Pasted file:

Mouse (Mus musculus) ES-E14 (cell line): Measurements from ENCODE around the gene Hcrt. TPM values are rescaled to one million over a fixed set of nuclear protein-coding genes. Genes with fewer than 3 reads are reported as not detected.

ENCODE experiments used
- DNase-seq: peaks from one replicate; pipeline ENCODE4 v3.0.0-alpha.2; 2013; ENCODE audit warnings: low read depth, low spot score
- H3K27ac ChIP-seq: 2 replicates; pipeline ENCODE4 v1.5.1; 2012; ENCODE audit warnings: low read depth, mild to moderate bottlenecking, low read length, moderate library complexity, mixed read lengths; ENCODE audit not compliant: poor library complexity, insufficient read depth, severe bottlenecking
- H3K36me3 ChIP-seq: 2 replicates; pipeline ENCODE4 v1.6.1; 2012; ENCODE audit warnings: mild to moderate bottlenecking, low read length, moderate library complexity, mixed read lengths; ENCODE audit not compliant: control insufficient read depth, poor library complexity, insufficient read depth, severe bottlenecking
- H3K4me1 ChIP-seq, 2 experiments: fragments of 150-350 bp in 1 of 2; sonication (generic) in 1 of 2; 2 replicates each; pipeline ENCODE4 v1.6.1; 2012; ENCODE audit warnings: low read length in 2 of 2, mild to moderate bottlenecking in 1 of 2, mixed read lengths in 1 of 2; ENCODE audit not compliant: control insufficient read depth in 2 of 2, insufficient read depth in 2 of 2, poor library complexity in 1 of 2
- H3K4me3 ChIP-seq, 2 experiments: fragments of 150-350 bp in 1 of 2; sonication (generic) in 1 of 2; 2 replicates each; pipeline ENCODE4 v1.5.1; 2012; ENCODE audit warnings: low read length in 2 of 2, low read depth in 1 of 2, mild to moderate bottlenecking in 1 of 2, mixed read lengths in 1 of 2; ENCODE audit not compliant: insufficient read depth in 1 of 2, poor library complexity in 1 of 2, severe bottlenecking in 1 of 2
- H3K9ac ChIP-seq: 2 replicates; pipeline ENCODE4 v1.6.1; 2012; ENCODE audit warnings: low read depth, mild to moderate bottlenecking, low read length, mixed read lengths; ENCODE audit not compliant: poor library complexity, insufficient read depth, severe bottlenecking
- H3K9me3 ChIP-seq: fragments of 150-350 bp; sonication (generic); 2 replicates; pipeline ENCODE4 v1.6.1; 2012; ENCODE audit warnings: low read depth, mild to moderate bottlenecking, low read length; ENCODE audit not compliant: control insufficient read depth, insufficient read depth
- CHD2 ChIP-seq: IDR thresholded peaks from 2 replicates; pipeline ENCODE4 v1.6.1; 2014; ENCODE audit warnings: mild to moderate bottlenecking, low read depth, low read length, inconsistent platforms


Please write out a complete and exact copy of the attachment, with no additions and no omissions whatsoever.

Mouse (Mus musculus) ES-E14 (cell line): Measurements from ENCODE around the gene Hcrt. TPM values are rescaled to one million over a fixed set of nuclear protein-coding genes. Genes with fewer than 3 reads are reported as not detected.

ENCODE experiments used
- DNase-seq: peaks from one replicate; pipeline ENCODE4 v3.0.0-alpha.2; 2013; ENCODE audit warnings: low read depth, low spot score
- H3K27ac ChIP-seq: 2 replicates; pipeline ENCODE4 v1.5.1; 2012; ENCODE audit warnings: low read depth, mild to moderate bottlenecking, low read length, moderate library complexity, mixed read lengths; ENCODE audit not compliant: poor library complexity, insufficient read depth, severe bottlenecking
- H3K36me3 ChIP-seq: 2 replicates; pipeline ENCODE4 v1.6.1; 2012; ENCODE audit warnings: mild to moderate bottlenecking, low read length, moderate library complexity, mixed read lengths; ENCODE audit not compliant: control insufficient read depth, poor library complexity, insufficient read depth, severe bottlenecking
- H3K4me1 ChIP-seq, 2 experiments: fragments of 150-350 bp in 1 of 2; sonication (generic) in 1 of 2; 2 replicates each; pipeline ENCODE4 v1.6.1; 2012; ENCODE audit warnings: low read length in 2 of 2, mild to moderate bottlenecking in 1 of 2, mixed read lengths in 1 of 2; ENCODE audit not compliant: control insufficient read depth in 2 of 2, insufficient read depth in 2 of 2, poor library complexity in 1 of 2
- H3K4me3 ChIP-seq, 2 experiments: fragments of 150-350 bp in 1 of 2; sonication (generic) in 1 of 2; 2 replicates each; pipeline ENCODE4 v1.5.1; 2012; ENCODE audit warnings: low read length in 2 of 2, low read depth in 1 of 2, mild to moderate bottlenecking in 1 of 2, mixed read lengths in 1 of 2; ENCODE audit not compliant: insufficient read depth in 1 of 2, poor library complexity in 1 of 2, severe bottlenecking in 1 of 2
- H3K9ac ChIP-seq: 2 replicates; pipeline ENCODE4 v1.6.1; 2012; ENCODE audit warnings: low read depth, mild to moderate bottlenecking, low read length, mixed read lengths; ENCODE audit not compliant: poor library complexity, insufficient read depth, severe bottlenecking
- H3K9me3 ChIP-seq: fragments of 150-350 bp; sonication (generic); 2 replicates; pipeline ENCODE4 v1.6.1; 2012; ENCODE audit warnings: low read depth, mild to moderate bottlenecking, low read length; ENCODE audit not compliant: control insufficient read depth, insufficient read depth
- CHD2 ChIP-seq: IDR thresholded peaks from 2 replicates; pipeline ENCODE4 v1.6.1; 2014; ENCODE audit warnings: mild to moderate bottlenecking, low read depth, low read length, inconsistent platforms